The COVID-19 pandemic has deeply affected the psychophysical wellbeing of children worldwide. Alexithymia, a personality trait involving difficulties in identifying and expressing feelings represents a vulnerability factor for stress-related disorders. Under pandemic stress exposure, we aimed to investigate the role of parents’ and children’s alexithymia in the psychophysical symptomatology shown by children and to evaluate possible differences according to age, gender and history of COVID-19 infections. The perception of parents and children about the impact of the pandemic on children’s emotional, social and physiological wellbeing was also explored. Sixty-five familial triads were surveyed in the period from March to May 2022: children (n = 33 males; mean age = 9.53, sd = 1.55), mothers (mean age = 44.12; sd = 6.10) and fathers (mean age = 47.10; sd = 7.8). Both parental and children’s alexithymia scores were significantly associated with somatic and externalizing symptomatology in children. Self-reported anger and externally oriented thinking scores were higher in younger children (age 8–9.9 years) than in older ones (10–12 years). Girls scored higher than boys in somatic complaints, as reported by parents. No difference emerged between children affected/not affected by COVID-19. Notably, children reported a greater negative impact of the pandemic on their emotional and psychosocial well-being than their parents. The findings emphasize the role of alexithymia in the occurrence of psychophysical symptoms in children during the COVID-19 pandemic. The reduced parental awareness of the emotional burden imposed by the pandemic on children indicates the need to better consider how epidemics affect children’s mental health and to develop adequate preventive strategies to support them in these exceptional times.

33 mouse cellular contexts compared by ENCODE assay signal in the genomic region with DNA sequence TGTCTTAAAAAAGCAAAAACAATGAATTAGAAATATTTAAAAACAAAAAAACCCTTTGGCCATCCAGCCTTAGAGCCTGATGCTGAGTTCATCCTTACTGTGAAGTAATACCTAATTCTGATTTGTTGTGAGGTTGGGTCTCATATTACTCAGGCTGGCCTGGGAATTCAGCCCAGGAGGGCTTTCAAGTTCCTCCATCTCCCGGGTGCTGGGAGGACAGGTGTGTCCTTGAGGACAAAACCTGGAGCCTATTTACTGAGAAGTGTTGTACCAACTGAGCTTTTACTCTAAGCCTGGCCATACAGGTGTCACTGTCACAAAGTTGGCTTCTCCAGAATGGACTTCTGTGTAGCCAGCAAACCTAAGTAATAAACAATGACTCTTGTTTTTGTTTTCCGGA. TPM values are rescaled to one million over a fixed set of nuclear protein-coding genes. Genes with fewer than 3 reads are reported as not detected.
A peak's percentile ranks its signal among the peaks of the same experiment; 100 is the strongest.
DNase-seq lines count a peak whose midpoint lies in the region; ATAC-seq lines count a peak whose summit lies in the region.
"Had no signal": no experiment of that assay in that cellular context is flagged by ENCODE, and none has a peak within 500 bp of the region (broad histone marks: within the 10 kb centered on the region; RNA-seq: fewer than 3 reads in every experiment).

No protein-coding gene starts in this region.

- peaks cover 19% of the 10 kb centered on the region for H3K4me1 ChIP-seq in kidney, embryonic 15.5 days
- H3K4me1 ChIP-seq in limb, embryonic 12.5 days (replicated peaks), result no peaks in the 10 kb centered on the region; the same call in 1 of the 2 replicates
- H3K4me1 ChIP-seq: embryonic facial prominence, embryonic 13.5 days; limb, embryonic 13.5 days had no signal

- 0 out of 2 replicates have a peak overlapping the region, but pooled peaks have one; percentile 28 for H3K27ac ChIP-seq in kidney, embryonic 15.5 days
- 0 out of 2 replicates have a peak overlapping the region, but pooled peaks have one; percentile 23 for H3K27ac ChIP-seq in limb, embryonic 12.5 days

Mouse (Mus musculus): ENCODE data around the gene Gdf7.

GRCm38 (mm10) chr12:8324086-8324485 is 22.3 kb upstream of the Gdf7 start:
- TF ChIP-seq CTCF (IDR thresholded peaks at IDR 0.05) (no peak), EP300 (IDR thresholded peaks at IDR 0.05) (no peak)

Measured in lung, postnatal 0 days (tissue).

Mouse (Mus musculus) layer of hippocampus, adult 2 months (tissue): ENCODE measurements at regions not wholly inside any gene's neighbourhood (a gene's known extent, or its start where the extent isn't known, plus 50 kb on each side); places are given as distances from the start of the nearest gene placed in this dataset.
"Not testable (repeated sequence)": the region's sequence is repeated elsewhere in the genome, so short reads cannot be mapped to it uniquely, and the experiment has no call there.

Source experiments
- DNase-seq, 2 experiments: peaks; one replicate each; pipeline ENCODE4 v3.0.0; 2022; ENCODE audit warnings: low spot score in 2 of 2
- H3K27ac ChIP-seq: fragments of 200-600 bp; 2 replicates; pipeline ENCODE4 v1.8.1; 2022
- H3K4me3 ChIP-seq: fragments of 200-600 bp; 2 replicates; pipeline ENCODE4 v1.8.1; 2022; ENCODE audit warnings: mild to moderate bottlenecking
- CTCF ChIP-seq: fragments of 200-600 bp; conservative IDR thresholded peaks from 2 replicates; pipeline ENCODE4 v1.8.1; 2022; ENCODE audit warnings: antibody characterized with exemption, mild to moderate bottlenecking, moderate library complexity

Somatic, Emotional and Behavioral Symptomatology in Children during COVID-19 Pandemic: The Role of Children’s and Parents’ Alexithymia

Alessia Renzi
;
Giulia Conte;Renata Tambelli
2022

Abstract

The COVID-19 pandemic has deeply affected the psychophysical wellbeing of children worldwide. Alexithymia, a personality trait involving difficulties in identifying and expressing feelings represents a vulnerability factor for stress-related disorders. Under pandemic stress exposure, we aimed to investigate the role of parents’ and children’s alexithymia in the psychophysical symptomatology shown by children and to evaluate possible differences according to age, gender and history of COVID-19 infections. The perception of parents and children about the impact of the pandemic on children’s emotional, social and physiological wellbeing was also explored. Sixty-five familial triads were surveyed in the period from March to May 2022: children (n = 33 males; mean age = 9.53, sd = 1.55), mothers (mean age = 44.12; sd = 6.10) and fathers (mean age = 47.10; sd = 7.8). Both parental and children’s alexithymia scores were significantly associated with somatic and externalizing symptomatology in children. Self-reported anger and externally oriented thinking scores were higher in younger children (age 8–9.9 years) than in older ones (10–12 years). Girls scored higher than boys in somatic complaints, as reported by parents. No difference emerged between children affected/not affected by COVID-19. Notably, children reported a greater negative impact of the pandemic on their emotional and psychosocial well-being than their parents. The findings emphasize the role of alexithymia in the occurrence of psychophysical symptoms in children during the COVID-19 pandemic. The reduced parental awareness of the emotional burden imposed by the pandemic on children indicates the need to better consider how epidemics affect children’s mental health and to develop adequate preventive strategies to support them in these exceptional times.
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Utilizza questo identificativo per citare o creare un link a questo documento: https://hdl.handle.net/11573/1657774
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